Syrian forces fire Scud missiles at rebels: U.S. official
WASHINGTON/BRUSSELS (Reuters) - Forces loyal to Syrian President Bashar al-Assad have fired Scud missiles at rebels trying to overthrow Syria's government, a senior U.S. official said on Wednesday, a step seen as an escalation in Assad's struggle to retain power.
U.S. officials said they were unaware of any previous instances in which Scuds were used against the rebels since the start of the 20-month-old uprising, which has killed more than 40,000 people.
White House spokesman Jay Carney declined to confirm the reports, saying he was aware of them but could not discuss intelligence matters.
"If true, this would be the latest desperate act from a regime that has shown utter disregard for innocent life," he said. "The idea that the Syrian regime would launch missiles in its borders at its own people is stunning, desperate, a completely disproportionate military escalation."
A senior U.S. official, speaking on condition of anonymity, said Scuds had been used.
In Brussels, a NATO official, who also spoke on condition of anonymity, said a number of "Scud-type" short-range ballistic missiles had been launched inside Syria in recent days.
"Allied intelligence, surveillance and reconnaissance assets have detected the launch of a number of unguided, short-range ballistic missiles inside Syria this week," the official said.
"Trajectory and distance travelled indicate they were Scud-type missiles," the NATO official said.
NATO agreed last week to send Patriot anti-missile systems to alliance member Turkey to reinforce its air defenses and calm its fears of coming under missile attack, possibly with chemical weapons, from neighboring Syria.
The NATO official said the Syrian missiles had landed inside Syria and no missiles had hit Turkish territory. He said the Western alliance had no information about what casualties or damage the missiles had caused.
Asked if there was any evidence of Syrian use of chemical weapons, he said: "We have no information concerning the payload."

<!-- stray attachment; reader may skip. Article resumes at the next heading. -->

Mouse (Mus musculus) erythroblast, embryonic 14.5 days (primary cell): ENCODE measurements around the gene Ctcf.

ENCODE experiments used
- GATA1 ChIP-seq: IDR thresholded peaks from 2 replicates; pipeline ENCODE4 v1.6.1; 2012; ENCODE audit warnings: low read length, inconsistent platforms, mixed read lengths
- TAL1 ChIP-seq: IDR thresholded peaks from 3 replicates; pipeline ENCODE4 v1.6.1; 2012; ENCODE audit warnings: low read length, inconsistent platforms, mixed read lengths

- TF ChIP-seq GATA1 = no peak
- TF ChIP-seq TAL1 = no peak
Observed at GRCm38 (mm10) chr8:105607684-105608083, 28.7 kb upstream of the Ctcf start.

U.S. President Barack Obama warned Assad last week not to use chemical weapons against Syrian opposition forces, saying there would be unspecified consequences if he did so.
The United States, Germany and Netherlands have all agreed to send Patriot missiles to protect Turkey, but the missile batteries are not expected to arrive for several more weeks.
The New York Times, which initially reported Syria's use of the missiles, quoted one official as saying more than six had been fired at the rebels. Another official said the missiles had been launched from the Damascus area at targets in northern Syria, the Times said.
U.S. officials, speaking on condition of anonymity, told Reuters they would not dispute the Times report.
Speaking separately, U.S. State Department spokeswoman Victoria Nuland, while not confirming the use of Scuds, said the United States has also been seeing the use of incendiary barrel bombs, which she said was "another egregious weapon" that was "completely indiscriminate in terms of civilians."
"As the regime becomes more and more desperate, we see it resorting to increased lethality and more vicious weapons moving forward," she told a State Department briefing.
News of Syria's use of Scud missiles broke as Western and Arab nations sympathetic to the uprising against Assad gave full political recognition to the opposition.
(Reporting by David Alexander in Washington and Adrian Croft in Brussels; Editing by Michael Roddy and David Brunnstrom)
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